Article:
James William Marshall

Monachism in the Roman Catholic Church

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James William Marshall
   - Monachism in the Roman Catholic Church

Excerpt from Monachism in the Roman Catholic Church: Three Sermons for the People, Delivered During May, 1884, in Roseville Methodist Episcopal Church, Newark, N. J

The jeweler of to-day possesses an acid by which he tests all metals said to be gold. If the application of the acid does not discolor the metal there is no doubt of its genuineness.

The Christian Church has ever had the right to test all teaching. Common sense, enlightened and sanctified by the truths of Christ's gospel, is the principle by which truth and error are ever discoverable. That which accords with the con sensus of the gospel is truth; that which is contrary thereto is error.

Faith in Christ and His Word makes truth effective and powerful. Implicit credulity always makes possible the reception and propagation of error.

The apostle John in our text states a truth pertinent to all time - that there are many false teachers in the world. He also cautions the church against the danger of superstition, and urges it to the performance of a difficult and laborious task: "Beloved, believe not every spirit, but prove the spirits whether they are of God."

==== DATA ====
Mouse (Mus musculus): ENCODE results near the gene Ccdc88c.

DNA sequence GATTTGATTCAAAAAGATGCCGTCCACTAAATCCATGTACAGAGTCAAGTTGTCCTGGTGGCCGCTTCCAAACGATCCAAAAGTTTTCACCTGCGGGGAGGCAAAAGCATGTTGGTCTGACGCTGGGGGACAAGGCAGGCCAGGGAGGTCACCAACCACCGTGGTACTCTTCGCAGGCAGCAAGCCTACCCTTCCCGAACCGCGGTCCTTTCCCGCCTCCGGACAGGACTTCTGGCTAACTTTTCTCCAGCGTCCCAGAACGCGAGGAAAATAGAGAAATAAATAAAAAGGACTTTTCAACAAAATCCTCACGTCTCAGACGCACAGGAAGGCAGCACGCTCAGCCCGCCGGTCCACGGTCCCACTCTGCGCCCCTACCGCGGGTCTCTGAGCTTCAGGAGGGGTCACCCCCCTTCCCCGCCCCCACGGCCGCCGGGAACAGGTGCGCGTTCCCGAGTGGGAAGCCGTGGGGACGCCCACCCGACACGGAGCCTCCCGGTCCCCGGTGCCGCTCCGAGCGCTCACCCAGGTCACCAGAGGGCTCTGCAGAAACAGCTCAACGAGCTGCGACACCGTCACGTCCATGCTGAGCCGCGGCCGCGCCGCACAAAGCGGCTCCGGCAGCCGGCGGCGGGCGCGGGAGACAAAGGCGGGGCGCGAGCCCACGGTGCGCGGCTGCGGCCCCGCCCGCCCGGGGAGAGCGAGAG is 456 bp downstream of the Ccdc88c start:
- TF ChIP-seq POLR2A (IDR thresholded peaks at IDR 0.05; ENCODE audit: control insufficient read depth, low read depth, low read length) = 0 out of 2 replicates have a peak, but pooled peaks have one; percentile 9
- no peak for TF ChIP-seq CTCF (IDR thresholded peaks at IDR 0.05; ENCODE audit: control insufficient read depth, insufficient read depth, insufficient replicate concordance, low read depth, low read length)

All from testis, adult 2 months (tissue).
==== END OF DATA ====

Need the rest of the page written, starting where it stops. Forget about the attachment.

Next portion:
And so the question we ask to-night is this: Is the Monachism we find in the Roman Catholic Church a Christian or unchristian institution? I believe it to be unchristian and will undertake to prove three things concerning it.

First. That Monachism is of heathen origin.

Second. That the practices of Monachism are in direct conflict with the scriptural doctrine of Justification by Faith, and that its tendency is to deify human sanctity and lower the worship of Christ.

Third. That the spirit of Monachism is contrary to the general tenor of gospel truth.

I. - First, then, I am to show that Monachism is not a Christian but a heathen institution.

There was in the Christian church of the first to the third century a class of people who came to be known by the name Ascetics. They gave themselves up to greater degrees of fasting and abstinence than other men, in order to subdue or mortify their passions. They were divided into two classes, Abstinentes, or those who abstained from wine, meat and agree able food; and Continentes, or those who abstained from matrimony also. The last class were considered as attaining a higher degree of sanctity than the former. Many laymen as well as ecclesiastics were ascetics in the first centuries of our era, without retiring on that account from the business and bustle of life.

History also furnishes these facts.

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